Tribes, feds meet on Measure 91

 Oregon tribal leaders met recently at Kah-Nee-Ta for discussion of the impact on Indian Country of Oregon Measure 91, legalizing recreational marijuana in the state.

On hand were the Assistant U.S. Attorney for the District of Oregon, and a special agent with the federal Drug Enforcement Administration. Major crimes on the reservation, such as drug crimes, are prosecuted federally.

Stan Speaks, BIA regional director, and Dean Seyler, Portland Area IHS director, were among the speakers at the conference. Tribal Government Affairs Director Louie Pitt was the moderator.

Discussion focused on law enforcement questions raised by Measure 91, as well as health and welfare, and youth issues. “Marijuana is still a controlled substance,” said Cam Strahm, Drug Enforcement officer.

It is still illegal under federal and tribal law, he said, but recent developments at the state level are taken into consideration.

The 2013 Cole Memorandum provides a federal policy as to prosecution priorities in states where marijuana is legal. Assistant U.S. Attorney Tim Simmons summarized the main points of the memorandum.

The Colo memo lists eight priorities for law enforcement to keep in mind when determining how to handle a marijuana case. The priorities include:

Preventing the distribution of marijuana to minors; preventing revenue from the sale of marijuana from going to criminal enterprises, gangs or cartels.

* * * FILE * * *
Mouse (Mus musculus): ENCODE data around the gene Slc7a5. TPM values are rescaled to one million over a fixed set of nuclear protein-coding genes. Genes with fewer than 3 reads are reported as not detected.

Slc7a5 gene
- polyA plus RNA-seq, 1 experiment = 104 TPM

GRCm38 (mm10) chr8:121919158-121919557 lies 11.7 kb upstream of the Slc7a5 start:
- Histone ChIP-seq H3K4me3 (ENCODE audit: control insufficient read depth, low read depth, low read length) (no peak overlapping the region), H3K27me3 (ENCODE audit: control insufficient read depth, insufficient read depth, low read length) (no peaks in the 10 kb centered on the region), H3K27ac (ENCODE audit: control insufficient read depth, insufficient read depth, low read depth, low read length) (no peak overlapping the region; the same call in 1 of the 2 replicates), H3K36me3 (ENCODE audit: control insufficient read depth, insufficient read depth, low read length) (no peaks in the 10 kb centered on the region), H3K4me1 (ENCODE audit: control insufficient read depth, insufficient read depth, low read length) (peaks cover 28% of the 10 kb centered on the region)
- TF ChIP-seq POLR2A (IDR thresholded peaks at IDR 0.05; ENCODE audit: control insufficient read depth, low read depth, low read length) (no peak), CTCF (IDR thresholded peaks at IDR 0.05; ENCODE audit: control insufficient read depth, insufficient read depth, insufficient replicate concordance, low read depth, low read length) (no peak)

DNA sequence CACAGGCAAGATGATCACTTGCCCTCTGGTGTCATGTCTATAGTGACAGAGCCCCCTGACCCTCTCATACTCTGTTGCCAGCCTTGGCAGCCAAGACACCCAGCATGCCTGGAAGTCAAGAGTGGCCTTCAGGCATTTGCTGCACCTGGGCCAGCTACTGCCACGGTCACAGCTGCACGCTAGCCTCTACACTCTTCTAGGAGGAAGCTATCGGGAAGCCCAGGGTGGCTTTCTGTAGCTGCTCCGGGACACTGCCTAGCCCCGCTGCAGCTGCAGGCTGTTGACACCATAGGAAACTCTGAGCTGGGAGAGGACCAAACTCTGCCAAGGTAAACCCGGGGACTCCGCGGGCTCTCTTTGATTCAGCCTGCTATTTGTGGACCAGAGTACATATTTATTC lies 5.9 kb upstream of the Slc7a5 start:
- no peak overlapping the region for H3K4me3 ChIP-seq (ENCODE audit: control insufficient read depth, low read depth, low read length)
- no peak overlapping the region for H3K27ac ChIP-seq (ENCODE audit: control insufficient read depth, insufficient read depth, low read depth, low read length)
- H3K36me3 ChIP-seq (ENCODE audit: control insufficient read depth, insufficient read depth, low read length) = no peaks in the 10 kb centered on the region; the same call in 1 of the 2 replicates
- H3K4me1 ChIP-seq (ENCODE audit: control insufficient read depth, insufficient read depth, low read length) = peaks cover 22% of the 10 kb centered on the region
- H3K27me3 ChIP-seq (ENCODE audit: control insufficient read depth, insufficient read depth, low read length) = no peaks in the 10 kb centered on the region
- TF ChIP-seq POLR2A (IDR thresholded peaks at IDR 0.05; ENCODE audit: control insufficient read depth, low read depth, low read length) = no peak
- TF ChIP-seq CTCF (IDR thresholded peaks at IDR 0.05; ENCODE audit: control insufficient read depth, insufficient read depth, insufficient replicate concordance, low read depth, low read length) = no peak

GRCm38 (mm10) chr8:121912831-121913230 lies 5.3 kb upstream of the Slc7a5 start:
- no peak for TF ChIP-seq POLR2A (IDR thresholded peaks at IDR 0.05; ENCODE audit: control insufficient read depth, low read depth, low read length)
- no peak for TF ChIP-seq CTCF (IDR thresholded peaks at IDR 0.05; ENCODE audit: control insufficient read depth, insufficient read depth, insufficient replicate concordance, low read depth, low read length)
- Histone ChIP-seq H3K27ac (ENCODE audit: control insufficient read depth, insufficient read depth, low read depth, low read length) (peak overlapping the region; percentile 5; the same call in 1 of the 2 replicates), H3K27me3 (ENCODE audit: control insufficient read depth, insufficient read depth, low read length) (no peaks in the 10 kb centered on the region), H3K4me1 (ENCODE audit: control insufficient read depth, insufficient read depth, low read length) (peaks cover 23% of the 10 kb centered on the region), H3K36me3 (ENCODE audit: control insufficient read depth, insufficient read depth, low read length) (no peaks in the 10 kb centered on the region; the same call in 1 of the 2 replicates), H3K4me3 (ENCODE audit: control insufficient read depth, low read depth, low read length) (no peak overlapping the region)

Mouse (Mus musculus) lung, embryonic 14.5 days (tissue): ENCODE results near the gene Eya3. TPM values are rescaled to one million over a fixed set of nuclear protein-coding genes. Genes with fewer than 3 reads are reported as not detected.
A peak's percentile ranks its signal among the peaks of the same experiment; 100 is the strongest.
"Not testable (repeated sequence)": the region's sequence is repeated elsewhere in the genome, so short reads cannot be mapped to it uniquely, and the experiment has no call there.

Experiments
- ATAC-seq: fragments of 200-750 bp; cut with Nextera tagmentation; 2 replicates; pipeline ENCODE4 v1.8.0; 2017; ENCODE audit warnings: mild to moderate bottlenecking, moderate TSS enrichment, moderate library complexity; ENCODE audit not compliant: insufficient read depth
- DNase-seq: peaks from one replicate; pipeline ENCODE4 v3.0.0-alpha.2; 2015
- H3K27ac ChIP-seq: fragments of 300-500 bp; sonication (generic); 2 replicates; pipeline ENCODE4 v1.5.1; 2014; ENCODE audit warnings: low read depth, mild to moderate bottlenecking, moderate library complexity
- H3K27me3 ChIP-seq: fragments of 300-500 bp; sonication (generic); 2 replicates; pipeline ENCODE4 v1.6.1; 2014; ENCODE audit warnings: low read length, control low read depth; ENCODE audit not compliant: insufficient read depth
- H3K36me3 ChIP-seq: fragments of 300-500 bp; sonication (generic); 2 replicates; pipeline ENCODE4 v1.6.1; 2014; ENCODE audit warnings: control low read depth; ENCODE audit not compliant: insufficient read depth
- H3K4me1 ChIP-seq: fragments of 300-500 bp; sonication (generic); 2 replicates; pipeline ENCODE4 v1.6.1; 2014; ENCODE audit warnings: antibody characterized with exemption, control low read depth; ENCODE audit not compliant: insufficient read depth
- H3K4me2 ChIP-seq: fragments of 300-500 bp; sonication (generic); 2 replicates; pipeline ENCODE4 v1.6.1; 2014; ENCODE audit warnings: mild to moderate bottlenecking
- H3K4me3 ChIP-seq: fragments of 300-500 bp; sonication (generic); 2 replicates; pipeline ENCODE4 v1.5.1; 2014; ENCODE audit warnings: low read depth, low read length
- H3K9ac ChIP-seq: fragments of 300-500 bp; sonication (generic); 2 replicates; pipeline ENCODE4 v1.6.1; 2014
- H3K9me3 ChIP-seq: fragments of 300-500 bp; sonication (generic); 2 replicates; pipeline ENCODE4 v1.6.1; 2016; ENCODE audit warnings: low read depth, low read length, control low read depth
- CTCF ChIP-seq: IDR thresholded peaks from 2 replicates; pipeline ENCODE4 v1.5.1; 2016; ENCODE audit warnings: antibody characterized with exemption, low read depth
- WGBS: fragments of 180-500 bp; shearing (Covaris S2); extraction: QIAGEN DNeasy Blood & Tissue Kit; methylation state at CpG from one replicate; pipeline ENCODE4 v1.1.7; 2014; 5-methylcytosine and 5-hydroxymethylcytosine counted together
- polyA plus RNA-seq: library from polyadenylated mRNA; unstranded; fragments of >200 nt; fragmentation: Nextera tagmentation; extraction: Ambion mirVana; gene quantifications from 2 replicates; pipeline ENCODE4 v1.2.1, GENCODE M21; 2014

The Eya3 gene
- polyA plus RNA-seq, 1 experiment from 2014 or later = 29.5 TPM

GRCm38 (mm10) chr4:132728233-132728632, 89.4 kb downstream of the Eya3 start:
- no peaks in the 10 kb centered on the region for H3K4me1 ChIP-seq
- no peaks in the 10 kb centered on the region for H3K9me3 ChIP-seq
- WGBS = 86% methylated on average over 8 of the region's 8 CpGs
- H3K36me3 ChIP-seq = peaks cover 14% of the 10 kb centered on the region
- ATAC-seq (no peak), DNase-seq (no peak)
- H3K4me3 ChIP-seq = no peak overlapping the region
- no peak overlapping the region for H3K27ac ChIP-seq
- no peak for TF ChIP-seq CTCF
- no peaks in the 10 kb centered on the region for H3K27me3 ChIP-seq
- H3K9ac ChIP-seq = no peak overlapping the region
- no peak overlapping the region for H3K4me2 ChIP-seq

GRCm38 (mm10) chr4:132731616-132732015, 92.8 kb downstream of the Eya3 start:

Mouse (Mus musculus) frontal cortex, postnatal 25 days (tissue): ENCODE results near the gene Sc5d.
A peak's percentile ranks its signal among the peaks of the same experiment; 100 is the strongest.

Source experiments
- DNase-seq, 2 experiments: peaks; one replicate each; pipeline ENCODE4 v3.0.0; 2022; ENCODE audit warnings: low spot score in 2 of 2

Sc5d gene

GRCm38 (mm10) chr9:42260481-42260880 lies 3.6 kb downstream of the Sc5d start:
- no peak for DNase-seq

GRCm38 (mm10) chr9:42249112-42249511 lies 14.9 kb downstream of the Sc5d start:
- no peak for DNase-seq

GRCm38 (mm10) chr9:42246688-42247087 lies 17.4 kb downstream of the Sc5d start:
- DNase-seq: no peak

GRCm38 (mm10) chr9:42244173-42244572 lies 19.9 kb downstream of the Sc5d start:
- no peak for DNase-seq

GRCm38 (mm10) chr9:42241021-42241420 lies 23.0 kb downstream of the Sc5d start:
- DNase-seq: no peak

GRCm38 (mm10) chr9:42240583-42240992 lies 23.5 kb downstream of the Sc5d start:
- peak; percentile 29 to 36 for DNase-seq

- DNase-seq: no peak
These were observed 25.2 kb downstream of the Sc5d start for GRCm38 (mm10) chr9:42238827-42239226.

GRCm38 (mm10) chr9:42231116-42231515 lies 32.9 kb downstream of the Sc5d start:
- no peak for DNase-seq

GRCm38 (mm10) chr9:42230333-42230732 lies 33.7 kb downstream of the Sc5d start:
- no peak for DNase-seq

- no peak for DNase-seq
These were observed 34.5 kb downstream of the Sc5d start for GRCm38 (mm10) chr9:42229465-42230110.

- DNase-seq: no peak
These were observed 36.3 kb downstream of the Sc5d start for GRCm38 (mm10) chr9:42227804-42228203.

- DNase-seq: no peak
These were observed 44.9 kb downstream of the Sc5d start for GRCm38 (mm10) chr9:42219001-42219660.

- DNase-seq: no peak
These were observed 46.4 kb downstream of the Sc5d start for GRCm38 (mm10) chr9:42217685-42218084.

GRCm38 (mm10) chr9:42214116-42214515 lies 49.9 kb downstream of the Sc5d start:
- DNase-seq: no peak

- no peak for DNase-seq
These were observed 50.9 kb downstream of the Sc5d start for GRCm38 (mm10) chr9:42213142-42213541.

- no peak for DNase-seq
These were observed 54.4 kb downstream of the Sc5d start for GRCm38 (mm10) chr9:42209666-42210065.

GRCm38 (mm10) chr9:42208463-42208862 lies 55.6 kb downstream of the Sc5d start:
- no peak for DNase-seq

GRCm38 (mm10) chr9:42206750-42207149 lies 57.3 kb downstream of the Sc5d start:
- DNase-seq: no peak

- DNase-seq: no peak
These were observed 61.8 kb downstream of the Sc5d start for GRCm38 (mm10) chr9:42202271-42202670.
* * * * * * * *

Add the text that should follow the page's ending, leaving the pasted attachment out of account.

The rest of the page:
Preventing the diversion of marijuana from states where it is legal to other states; preventing violence and the use of firearms in the cultivation and distribution of marijuana; among other priorities.

There remain some open questions, such as whether the tribes could operate a marijuana cultivation enterprise. A committee appointed by Tribal Council to look at this issue determined that it could provide a new source of significant revenue.

Tribal Councilman Reuben Henry commented that the situation seems unfair, in that people are being treated differently: Off reservation a person can have marijuana without consequence, while a tribal member on the reservation could go to jail for the same thing.

“I think we should all be treated the same,” he said. Marijuana is used for medicine for some people, Councilman Reuben said.

The DEA and U.S. Attorney’s Office are consulting with the tribes in how to proceed in these cases, Officer Strahm said. “You go back to the Cole memo (for guidance),” he said.

Dean Seyler said the physicians at the clinic cannot prescribe medical marijuana, as there could be serious legal consequences to the physician. If the patient had an adverse reaction to the prescribed marijuana, Seyler said, then the physician would be personally liable for the consequences. “As of today, IHS does not allow it,” he said.